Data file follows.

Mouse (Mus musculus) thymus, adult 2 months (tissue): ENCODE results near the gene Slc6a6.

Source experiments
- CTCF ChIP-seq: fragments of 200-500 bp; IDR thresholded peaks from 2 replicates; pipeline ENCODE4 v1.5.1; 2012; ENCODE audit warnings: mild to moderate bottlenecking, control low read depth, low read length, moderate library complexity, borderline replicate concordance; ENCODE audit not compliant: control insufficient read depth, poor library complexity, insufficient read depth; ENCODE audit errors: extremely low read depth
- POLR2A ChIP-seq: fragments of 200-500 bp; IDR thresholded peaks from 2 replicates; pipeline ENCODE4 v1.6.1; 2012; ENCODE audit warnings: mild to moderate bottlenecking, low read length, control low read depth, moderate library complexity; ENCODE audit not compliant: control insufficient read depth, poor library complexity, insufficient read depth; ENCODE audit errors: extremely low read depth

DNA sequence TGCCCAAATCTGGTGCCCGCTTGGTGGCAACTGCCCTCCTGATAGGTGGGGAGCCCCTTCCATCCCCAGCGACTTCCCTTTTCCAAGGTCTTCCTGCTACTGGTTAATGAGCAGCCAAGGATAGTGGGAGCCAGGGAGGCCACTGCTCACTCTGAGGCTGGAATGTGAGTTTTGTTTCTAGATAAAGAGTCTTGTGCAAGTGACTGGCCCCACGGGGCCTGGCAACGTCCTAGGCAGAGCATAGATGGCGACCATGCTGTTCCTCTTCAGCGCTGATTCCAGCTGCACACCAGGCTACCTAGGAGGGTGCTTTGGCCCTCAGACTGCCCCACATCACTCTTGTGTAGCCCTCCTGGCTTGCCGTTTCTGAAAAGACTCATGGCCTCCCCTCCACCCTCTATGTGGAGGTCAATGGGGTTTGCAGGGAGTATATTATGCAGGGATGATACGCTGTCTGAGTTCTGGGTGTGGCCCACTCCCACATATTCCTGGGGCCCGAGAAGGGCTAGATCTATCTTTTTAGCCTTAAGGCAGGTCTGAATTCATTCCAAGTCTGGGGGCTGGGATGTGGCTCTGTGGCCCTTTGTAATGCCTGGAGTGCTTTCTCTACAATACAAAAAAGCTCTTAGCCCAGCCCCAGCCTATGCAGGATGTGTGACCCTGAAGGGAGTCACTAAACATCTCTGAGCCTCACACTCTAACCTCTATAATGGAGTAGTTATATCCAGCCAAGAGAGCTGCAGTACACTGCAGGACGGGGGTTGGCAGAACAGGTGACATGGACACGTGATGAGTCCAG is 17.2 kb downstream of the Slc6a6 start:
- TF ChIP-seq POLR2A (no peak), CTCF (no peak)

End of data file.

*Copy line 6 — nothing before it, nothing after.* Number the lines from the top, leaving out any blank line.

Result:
- TF ChIP-seq POLR2A (no peak), CTCF (no peak)